33"Listen to another parable: There was a landowner who planted a vineyard. He put a wall around it, dug a winepress in it and built a watchtower. Then he rented the vineyard to some farmers and went away on a journey. 34When the harvest time approached, he sent his servants to the tenants to collect his fruit.
35"The tenants seized his servants; they beat one, killed another, and stoned a third. 36Then he sent other servants to them, more than the first time, and the tenants treated them the same way. 37Last of all, he sent his son to them. 'They will respect my son,' he said.
38"But when the tenants saw the son, they said to each other, 'This is the heir. Come, let's kill him and take his inheritance.' 39So they took him and threw him out of the vineyard and killed him.
40"Therefore, when the owner of the vineyard comes, what will he do to those tenants?"
41"He will bring those wretches to a wretched end," they replied, "and he will rent the vineyard to other tenants, who will give him his share of the crop at harvest time."
42Jesus said to them, "Have you never read in the Scriptures: 'The stone the builders rejected has become the capstone; the Lord has done this, and it is marvelous in our eyes'?
43"Therefore I tell you that the kingdom of God will be taken away from you and given to a people who will produce its fruit. 44He who falls on this stone will be broken to pieces, but he on whom it falls will be crushed." 45When the chief priests and the Pharisees heard Jesus' parables, they knew he was talking about them. 46They looked for a way to arrest him, but they were afraid of the crowd because the people held that he was a prophet. (Mt. 21:33-46)
This scripture passage emphasizes the rights of the vineyard owner (adding to Mark- see yesterday's blog). He planted the vineyard, cultivated it, protected it with a wall and watchtower, then rented it. When it was abused, he went back and took it away from the bad renters. It is almost like Matthew, the former tax collector, remembered the emphasis on God's right for allegiance. Many times in the Old Testament it asks the rhetorical question- "does not the potter have the right to remake the clay?" (Isa. 29:16; 41:25; 49:5; 64:8; Jer. 18:6).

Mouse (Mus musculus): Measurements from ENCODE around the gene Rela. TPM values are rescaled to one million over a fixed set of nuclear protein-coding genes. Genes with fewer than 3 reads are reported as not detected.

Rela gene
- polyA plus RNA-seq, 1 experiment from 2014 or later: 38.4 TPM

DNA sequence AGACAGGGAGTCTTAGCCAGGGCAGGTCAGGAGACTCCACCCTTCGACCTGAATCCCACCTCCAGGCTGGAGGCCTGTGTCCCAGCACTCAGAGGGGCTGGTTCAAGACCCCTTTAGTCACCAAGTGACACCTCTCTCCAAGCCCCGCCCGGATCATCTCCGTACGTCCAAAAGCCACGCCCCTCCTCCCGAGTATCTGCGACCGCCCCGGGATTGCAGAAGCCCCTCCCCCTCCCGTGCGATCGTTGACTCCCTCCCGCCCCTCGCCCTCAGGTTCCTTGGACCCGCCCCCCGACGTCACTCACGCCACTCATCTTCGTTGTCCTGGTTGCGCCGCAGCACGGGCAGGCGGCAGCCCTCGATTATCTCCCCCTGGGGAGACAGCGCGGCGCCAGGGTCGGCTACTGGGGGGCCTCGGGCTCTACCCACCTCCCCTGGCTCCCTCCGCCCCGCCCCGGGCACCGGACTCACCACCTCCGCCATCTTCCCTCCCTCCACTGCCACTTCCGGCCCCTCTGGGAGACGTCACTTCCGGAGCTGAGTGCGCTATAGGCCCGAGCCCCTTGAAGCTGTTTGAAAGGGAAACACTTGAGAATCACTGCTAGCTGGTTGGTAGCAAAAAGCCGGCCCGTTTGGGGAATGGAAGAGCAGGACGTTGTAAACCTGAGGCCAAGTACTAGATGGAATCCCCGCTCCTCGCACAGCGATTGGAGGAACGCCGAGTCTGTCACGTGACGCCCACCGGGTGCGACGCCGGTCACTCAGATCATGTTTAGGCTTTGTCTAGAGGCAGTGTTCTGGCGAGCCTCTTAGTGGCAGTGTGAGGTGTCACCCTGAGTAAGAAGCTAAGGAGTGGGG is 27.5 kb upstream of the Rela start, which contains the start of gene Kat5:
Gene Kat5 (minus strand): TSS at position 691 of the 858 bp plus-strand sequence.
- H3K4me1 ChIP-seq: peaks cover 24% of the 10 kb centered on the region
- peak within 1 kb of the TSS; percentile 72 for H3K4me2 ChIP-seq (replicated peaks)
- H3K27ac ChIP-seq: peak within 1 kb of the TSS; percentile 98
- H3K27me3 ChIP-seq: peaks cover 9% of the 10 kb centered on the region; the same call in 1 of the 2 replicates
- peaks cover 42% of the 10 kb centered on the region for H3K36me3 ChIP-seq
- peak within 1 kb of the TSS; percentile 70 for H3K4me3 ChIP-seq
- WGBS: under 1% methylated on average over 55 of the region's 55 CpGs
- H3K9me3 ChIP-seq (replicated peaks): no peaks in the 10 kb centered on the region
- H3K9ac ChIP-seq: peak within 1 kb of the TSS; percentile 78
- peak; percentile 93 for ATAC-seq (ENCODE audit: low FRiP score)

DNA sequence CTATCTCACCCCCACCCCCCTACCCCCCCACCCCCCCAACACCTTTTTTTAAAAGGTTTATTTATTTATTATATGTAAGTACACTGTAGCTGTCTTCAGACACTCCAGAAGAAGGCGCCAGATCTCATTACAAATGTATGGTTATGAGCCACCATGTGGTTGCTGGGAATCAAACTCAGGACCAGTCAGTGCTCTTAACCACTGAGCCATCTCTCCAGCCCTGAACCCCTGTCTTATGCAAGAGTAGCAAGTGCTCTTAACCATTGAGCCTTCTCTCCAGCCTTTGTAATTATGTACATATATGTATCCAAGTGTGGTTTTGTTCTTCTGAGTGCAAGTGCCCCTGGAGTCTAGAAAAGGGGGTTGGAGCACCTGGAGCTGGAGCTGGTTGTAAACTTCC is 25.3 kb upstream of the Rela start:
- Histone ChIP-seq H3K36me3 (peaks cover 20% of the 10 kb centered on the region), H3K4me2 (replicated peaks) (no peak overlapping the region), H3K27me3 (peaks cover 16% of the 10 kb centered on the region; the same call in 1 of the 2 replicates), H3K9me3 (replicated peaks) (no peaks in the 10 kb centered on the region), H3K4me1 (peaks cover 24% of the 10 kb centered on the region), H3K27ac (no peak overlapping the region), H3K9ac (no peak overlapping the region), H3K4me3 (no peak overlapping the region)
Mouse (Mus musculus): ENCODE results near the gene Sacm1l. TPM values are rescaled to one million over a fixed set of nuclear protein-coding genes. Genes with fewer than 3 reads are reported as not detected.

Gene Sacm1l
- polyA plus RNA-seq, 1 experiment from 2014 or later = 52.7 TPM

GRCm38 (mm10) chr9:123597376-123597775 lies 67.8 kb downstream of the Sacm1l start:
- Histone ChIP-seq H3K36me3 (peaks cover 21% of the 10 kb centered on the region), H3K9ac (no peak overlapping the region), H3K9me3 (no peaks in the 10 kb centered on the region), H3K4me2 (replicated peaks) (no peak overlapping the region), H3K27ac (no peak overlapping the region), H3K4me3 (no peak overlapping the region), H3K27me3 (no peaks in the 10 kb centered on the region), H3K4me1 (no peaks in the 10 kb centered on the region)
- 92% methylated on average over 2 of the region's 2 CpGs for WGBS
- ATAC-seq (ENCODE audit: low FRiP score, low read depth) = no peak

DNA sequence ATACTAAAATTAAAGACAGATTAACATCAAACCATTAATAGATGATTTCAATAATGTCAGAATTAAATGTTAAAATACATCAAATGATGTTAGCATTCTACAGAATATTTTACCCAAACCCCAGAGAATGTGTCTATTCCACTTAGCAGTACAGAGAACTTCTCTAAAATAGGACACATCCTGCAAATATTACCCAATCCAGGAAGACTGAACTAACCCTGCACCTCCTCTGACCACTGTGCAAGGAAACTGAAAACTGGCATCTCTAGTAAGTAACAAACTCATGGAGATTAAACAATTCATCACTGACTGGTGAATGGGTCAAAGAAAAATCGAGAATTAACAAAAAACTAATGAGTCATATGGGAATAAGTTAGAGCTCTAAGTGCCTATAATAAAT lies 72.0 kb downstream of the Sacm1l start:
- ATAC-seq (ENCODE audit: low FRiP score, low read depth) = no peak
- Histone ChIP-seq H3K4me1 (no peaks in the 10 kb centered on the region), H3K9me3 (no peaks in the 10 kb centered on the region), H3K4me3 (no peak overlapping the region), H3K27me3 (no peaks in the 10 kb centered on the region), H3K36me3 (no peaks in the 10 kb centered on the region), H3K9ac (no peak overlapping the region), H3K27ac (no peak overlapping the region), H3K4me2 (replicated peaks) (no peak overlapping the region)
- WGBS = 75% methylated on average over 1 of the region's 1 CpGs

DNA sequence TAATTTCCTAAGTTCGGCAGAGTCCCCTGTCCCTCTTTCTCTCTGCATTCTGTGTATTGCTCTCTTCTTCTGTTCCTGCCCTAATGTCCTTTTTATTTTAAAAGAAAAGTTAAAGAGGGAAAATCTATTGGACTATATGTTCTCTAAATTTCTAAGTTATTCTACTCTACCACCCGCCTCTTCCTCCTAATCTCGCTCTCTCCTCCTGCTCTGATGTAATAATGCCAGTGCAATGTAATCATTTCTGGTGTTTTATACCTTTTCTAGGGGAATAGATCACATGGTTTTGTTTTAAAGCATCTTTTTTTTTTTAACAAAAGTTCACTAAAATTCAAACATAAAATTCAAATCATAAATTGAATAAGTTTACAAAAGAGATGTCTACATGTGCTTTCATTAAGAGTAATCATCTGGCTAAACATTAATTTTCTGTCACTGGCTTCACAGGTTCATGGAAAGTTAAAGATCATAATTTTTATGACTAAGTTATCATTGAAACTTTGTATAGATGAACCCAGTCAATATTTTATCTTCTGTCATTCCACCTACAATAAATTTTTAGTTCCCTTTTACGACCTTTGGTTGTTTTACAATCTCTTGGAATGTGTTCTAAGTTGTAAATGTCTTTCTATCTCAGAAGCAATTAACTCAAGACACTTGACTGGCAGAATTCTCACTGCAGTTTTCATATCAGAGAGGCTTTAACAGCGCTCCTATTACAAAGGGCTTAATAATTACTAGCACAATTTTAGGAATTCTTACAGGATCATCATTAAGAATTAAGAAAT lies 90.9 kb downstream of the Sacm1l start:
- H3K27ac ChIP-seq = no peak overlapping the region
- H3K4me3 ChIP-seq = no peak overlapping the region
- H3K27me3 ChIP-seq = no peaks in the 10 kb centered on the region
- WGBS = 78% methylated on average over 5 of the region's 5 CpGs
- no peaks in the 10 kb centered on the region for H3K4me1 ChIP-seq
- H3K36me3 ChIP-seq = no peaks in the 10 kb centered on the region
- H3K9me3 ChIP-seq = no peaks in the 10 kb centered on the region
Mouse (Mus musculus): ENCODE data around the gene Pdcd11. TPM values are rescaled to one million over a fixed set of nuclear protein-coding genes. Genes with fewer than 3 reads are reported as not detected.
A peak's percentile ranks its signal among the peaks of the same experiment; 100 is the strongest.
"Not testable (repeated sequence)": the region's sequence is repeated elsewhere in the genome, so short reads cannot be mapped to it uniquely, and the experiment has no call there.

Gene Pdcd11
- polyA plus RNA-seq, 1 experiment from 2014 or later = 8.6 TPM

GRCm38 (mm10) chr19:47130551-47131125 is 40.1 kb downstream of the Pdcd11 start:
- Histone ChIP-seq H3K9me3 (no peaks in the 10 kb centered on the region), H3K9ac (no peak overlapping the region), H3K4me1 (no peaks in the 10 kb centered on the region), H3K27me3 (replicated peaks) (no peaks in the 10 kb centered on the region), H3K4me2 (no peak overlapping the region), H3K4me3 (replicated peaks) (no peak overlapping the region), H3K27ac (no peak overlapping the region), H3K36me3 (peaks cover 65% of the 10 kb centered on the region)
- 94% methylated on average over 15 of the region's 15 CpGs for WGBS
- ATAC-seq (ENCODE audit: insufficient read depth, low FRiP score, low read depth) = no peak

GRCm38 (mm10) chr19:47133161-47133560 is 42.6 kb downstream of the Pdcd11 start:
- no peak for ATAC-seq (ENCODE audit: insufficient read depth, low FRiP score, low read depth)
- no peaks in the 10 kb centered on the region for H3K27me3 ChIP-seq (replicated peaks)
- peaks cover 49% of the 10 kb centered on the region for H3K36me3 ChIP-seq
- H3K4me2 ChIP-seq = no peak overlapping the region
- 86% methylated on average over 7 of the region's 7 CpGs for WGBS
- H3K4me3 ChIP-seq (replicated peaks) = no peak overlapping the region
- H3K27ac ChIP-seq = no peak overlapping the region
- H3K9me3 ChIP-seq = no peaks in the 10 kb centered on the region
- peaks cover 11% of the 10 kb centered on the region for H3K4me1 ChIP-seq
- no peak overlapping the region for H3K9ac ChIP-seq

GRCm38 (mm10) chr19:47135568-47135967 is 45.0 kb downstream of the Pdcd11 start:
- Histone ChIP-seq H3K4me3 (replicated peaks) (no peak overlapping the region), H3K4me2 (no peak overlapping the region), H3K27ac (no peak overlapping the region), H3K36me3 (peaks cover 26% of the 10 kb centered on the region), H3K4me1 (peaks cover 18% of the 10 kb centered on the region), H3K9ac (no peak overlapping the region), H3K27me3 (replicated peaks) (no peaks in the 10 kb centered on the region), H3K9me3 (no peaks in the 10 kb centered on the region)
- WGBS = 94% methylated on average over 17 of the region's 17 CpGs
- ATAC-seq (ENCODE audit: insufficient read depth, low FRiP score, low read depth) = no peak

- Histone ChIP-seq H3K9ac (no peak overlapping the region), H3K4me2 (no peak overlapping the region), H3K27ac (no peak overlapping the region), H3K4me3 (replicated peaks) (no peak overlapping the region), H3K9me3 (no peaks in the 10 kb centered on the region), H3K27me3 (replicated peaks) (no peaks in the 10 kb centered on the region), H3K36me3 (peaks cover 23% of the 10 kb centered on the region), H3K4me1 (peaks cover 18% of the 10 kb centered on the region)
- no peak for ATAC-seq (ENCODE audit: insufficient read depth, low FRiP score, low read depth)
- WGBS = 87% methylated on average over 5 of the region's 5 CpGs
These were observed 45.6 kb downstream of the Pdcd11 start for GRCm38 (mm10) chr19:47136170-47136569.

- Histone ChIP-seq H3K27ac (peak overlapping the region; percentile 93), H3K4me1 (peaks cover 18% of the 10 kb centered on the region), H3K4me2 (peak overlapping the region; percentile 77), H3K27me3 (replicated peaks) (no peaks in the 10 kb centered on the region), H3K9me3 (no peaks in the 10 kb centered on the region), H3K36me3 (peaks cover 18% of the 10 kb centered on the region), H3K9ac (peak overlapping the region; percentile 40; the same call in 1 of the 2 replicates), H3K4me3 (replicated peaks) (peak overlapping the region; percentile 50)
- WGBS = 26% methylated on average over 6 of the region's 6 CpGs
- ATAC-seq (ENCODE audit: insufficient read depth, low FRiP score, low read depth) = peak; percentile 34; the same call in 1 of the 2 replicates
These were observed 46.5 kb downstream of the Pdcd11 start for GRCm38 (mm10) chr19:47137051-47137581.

Yet Jesus gives another twist to this image of who is the maker and who has the right to the vineyard. He says, "The stone the builders rejected has become the capstone." Going with the parable, it means the renters made the wrong choice about how to run the vineyard. What they tossed aside has become valuable. Of course, Jesus is tossed aside- and crucified- but is shown as valuable in the resurrection. Historically, the most valued person in Jesus' generation was the one who was rejected and crucified. This teaches us to trust the Maker and not the Renters. That is, we are called to trust God not those in human power and position of authority.
In our very secular time, many think there is no owner and the renters- those in human authority is all there is. This passage calls us to think broader and bigger, and to trust in One who is much more powerful.
Prayer: Remake me Lord, into your image. Help me to be a person who values you above all others.
http://www.youtube.com/watch?v=fsOhoGjunSc ("Have Thine Own Way Lord")